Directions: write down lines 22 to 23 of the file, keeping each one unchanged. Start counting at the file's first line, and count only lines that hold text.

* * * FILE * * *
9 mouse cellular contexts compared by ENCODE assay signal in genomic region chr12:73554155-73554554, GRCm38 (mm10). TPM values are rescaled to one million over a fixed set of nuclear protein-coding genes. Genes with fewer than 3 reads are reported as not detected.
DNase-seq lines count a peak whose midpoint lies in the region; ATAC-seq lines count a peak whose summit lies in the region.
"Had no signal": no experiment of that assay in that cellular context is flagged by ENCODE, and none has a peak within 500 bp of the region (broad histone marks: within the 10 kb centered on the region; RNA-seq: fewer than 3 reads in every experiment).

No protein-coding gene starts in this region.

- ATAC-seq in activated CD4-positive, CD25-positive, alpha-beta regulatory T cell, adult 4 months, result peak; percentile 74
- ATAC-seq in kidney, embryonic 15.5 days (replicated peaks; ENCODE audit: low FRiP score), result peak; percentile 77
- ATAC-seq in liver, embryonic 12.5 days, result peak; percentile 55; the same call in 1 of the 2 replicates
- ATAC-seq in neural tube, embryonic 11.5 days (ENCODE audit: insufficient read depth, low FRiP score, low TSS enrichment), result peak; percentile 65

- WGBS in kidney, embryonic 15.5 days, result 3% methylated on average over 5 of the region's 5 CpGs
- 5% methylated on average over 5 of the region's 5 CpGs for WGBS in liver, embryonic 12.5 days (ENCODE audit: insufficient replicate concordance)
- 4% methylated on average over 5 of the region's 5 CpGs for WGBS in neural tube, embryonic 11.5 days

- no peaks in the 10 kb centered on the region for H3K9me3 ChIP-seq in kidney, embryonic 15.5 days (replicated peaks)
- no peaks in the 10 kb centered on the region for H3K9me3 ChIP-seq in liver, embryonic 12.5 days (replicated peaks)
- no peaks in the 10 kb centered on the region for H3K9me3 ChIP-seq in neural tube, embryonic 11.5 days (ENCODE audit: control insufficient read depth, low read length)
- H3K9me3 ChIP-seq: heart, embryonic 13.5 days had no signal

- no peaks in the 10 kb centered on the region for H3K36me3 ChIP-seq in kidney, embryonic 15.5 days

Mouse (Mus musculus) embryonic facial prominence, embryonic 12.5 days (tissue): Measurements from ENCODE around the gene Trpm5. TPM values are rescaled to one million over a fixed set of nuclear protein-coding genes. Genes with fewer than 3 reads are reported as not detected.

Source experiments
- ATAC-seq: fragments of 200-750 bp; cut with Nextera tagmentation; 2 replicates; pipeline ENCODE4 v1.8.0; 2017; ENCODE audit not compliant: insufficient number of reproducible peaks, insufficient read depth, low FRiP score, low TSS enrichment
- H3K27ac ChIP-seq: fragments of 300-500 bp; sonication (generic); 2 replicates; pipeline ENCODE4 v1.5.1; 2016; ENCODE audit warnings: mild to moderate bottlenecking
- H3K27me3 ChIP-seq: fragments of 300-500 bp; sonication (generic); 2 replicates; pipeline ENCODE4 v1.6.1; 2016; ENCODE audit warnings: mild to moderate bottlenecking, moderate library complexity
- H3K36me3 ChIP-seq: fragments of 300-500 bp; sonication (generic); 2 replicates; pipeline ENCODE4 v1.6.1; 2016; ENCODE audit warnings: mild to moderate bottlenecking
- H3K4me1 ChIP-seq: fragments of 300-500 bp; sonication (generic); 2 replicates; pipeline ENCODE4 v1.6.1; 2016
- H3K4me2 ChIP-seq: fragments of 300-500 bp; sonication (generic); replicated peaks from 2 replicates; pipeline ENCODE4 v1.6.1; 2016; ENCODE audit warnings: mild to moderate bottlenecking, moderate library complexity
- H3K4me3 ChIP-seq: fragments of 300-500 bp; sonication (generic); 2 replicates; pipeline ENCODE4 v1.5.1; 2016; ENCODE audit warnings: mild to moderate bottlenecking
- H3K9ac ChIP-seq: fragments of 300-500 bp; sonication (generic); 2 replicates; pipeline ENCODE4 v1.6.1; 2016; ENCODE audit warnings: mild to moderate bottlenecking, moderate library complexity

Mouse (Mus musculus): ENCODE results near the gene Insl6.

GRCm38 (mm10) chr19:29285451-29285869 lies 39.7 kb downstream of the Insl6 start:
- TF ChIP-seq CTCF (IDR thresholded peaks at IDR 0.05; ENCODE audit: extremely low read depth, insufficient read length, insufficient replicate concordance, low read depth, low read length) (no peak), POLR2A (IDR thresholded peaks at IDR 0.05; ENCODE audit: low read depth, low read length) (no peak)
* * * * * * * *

- H3K36me3 ChIP-seq: fragments of 300-500 bp; sonication (generic); 2 replicates; pipeline ENCODE4 v1.6.1; 2016; ENCODE audit warnings: mild to moderate bottlenecking
- H3K4me1 ChIP-seq: fragments of 300-500 bp; sonication (generic); 2 replicates; pipeline ENCODE4 v1.6.1; 2016